It is the disease of not listening that I am troubled with, said Falstaff and Satya Nadella.
And so Microsoft has today become a bit more Nuanced, buying the maker of the Dragon voice-recognition software for $19.7 billion in its second-largest acquisition yet.
With more and more meetings happening online, and its flashier rival Zoom offering integrated transcription with Otter, Microsoft clearly sought a dance partner for Teams.
Nuance also is a big player in the health care transcription market, which oddly seems to be booming at the moment. Right now, 77% of US hospitals and a half million doctors use Nuance's Dragon Medical One platform.
Microsoft and greater Boston-based Nuance have already worked together in digitizing health records since 2019.
"AI is technology's most important priority, and healthcare is its most urgent application," Nadella said on Twitter.
Seen one shop, seen the mall
Among Microsoft's big-ticket purchases, this trails only LinkedIn, for $26 billion in 2016.
Eleventh-hour speculation had Redmond valuing Mark Benjamin's tech company of 7,000 at a mere $16 billion. (The extra $3.7 billion represents Nuance's net debt, which Microsoft acquires.)
Benjamin remains Nuance's CEO, reporting to Scott Guthrie, Microsoft's executive VP for cloud and AI.
And Nadella doesn't seem to be waiting for all the shops to reopen for his spending spree.
Last month, Microsoft bought games company ZeniMax for $7.5 billion, the same price it paid for code repository GitHub two years ago.
"And y'all thought Bethesda was expensive," said one Xbox player on Twitter. (ZeniMax is the popular game publisher's parent.)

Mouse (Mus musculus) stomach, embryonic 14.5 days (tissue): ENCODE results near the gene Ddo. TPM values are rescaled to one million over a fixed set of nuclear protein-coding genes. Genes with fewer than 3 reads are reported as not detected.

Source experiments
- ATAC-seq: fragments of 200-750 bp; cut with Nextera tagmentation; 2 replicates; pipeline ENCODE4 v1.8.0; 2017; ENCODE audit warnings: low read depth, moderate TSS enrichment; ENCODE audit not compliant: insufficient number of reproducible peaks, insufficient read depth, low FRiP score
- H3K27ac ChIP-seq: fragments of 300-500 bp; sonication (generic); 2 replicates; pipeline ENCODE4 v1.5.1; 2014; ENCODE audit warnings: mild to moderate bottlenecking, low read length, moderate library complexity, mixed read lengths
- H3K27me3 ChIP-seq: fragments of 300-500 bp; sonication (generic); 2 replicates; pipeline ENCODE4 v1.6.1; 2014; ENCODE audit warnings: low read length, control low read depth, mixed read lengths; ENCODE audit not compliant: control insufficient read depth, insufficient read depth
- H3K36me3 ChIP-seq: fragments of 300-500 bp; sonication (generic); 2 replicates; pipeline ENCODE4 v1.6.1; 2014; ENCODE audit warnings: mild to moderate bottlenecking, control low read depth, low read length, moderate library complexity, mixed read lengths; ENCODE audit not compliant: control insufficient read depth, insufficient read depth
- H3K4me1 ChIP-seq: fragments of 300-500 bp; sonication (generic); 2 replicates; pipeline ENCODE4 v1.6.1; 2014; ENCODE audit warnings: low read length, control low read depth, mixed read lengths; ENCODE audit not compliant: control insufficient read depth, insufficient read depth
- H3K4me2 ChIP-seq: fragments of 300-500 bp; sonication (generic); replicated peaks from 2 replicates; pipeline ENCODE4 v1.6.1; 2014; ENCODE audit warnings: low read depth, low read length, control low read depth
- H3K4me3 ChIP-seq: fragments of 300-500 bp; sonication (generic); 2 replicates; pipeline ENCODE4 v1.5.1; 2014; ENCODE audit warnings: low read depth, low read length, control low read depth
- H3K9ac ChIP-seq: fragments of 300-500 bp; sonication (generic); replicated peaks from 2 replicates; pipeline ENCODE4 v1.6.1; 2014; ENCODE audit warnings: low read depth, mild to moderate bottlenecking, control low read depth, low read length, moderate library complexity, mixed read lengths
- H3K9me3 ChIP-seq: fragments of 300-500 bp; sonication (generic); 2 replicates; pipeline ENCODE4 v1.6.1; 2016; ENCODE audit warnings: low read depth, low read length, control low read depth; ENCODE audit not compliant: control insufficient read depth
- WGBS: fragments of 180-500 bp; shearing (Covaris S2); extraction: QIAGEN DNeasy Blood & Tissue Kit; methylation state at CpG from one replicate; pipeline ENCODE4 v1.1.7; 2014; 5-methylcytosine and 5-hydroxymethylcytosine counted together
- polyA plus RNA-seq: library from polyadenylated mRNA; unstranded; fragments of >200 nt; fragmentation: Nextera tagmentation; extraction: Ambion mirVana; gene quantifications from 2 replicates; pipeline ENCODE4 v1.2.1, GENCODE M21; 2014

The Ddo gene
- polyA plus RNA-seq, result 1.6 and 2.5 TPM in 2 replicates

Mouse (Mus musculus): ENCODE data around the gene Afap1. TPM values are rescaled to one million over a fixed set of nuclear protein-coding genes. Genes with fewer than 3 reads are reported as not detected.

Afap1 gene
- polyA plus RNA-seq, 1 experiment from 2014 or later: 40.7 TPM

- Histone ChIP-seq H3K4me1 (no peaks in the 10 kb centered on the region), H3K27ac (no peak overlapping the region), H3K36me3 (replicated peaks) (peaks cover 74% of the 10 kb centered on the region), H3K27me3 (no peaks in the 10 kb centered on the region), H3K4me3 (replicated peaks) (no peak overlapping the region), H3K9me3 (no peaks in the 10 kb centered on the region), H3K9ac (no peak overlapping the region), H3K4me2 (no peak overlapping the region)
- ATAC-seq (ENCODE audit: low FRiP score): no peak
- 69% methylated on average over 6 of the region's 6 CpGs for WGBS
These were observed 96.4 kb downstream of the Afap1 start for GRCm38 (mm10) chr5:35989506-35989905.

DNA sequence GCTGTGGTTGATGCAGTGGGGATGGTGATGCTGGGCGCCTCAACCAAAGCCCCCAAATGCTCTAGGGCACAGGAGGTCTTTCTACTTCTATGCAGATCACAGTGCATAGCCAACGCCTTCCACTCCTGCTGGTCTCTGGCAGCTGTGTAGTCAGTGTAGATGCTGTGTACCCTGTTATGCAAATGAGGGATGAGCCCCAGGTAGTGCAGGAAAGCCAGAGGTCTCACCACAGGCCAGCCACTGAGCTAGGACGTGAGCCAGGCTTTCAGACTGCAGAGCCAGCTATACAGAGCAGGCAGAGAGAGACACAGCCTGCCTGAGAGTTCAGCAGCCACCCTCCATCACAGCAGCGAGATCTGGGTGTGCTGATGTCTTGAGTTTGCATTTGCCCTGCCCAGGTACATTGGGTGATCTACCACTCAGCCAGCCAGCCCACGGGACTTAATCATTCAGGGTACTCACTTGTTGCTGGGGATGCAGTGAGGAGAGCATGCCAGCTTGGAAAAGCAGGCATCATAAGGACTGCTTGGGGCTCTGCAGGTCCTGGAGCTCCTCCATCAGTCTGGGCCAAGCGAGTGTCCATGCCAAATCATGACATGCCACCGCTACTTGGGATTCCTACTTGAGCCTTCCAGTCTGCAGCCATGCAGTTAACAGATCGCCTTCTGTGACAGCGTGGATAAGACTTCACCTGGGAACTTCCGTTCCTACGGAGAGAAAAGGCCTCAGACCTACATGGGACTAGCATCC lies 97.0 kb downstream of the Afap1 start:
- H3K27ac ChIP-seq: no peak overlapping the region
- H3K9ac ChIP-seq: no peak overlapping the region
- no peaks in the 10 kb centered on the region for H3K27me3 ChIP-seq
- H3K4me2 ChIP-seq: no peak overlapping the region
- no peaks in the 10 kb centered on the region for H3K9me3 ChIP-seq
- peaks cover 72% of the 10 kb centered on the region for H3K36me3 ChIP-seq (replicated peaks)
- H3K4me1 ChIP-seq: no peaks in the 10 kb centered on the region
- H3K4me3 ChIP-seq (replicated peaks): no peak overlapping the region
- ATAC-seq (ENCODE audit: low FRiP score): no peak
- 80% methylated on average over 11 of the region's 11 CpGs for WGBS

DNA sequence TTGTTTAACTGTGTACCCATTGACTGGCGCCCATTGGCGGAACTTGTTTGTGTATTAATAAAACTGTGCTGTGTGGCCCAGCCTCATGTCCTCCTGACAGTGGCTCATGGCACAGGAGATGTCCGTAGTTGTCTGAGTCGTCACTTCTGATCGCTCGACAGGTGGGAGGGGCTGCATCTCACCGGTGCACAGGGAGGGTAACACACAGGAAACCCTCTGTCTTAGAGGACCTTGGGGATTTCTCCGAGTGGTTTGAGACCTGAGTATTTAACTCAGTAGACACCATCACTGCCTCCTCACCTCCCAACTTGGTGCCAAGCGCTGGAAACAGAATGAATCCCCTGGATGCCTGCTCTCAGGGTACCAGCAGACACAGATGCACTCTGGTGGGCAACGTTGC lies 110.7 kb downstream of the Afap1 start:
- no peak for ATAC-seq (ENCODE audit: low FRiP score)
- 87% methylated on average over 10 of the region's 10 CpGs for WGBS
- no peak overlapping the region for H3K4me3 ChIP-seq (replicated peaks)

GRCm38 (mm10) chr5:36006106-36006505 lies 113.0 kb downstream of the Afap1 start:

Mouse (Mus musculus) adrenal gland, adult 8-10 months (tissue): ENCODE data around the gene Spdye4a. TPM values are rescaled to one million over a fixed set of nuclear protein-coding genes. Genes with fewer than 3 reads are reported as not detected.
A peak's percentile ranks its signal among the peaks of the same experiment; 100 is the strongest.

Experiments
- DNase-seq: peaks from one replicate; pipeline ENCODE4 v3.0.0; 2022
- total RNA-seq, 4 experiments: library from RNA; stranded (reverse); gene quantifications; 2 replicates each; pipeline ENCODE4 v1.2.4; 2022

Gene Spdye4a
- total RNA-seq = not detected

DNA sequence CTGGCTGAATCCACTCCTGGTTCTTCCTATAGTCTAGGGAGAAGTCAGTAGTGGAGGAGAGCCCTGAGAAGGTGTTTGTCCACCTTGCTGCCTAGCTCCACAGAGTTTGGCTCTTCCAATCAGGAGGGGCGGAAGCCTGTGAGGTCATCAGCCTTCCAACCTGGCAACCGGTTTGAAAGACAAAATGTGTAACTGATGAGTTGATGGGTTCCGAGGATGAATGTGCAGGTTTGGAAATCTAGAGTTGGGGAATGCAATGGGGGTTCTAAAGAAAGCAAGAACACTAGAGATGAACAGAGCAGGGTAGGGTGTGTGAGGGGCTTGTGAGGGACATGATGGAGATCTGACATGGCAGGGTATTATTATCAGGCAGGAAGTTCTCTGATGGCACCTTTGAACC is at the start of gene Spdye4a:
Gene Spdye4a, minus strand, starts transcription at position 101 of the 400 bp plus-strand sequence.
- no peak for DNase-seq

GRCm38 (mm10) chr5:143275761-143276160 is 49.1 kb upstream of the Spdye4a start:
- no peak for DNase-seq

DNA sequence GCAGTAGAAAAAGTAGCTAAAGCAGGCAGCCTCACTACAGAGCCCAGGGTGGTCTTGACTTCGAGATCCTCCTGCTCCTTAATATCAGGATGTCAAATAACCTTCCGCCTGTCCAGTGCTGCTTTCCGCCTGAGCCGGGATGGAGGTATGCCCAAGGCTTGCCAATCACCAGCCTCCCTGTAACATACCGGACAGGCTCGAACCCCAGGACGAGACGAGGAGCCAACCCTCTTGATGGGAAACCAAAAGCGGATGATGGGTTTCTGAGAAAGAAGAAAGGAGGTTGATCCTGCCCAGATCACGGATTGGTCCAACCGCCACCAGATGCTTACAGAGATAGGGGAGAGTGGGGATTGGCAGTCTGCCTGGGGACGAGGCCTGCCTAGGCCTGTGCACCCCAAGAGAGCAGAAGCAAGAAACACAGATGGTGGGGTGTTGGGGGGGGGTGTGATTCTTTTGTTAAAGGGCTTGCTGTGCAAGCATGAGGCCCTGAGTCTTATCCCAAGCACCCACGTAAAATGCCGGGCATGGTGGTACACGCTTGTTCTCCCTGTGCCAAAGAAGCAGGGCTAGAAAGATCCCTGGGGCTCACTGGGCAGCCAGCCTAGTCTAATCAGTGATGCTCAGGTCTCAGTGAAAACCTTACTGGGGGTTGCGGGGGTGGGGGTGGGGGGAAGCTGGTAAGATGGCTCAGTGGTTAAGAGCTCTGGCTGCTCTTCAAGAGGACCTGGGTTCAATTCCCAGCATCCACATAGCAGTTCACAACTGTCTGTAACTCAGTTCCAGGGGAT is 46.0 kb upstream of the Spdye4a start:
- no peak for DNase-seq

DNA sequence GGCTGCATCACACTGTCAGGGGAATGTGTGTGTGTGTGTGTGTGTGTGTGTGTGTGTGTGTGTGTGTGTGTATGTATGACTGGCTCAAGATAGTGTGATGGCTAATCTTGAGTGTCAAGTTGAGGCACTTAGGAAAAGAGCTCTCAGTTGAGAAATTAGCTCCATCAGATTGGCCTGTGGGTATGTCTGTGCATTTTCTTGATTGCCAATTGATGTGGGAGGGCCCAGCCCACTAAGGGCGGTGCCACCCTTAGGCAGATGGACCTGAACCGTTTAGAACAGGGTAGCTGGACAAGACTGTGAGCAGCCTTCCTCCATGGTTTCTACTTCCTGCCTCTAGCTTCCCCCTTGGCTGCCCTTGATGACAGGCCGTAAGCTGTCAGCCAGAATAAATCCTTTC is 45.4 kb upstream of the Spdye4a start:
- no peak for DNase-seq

Redmond is now in talks to buy the communications app Discord, and has also been reportedly running the rule over TikTok and Pinterest.
Part of the reason for the shopping spree is Microsoft's avoidance of the Big Tech backlash that has kept Google and Facebook from making big acquisitions.
Nuance also licenses its voice recognition tech to Apple for Siri.
But up until last March, Nuance seemed to have been flagging. Its revenues hit $2 billion in 2018 but since then have fallen by a quarter, to $1.5 billion last year.
It made $29 million of overall profit last year, after a few years of losses.
As its revenues dropped over each of the last two years, Nuance spun off or sold many of its units in an attempt to rebuild its fortunes around cloud-based voice recognition systems for health care.
Of Nuance's 2020 revenues, 62% came from health care.
You must have called a thousand times
From Clippy to Cortana (removed from iOS and Android just this month), Microsoft's personal assistants have never quite taken over the world.
For all that, Microsoft has quite a bit of brainpower in the area of natural language processing AI.
So Nuance might help Microsoft in its new-look goals of working conversational AI into its more enterprise-focused offerings, and Microsoft's Cloud for Healthcare especially, which launched last October.
All this gives Microsoft a bigger piece of a broader voice recognition market which is predicted to reach $2.7 billion by 2027.
The all-cash deal is expected to complete this year.
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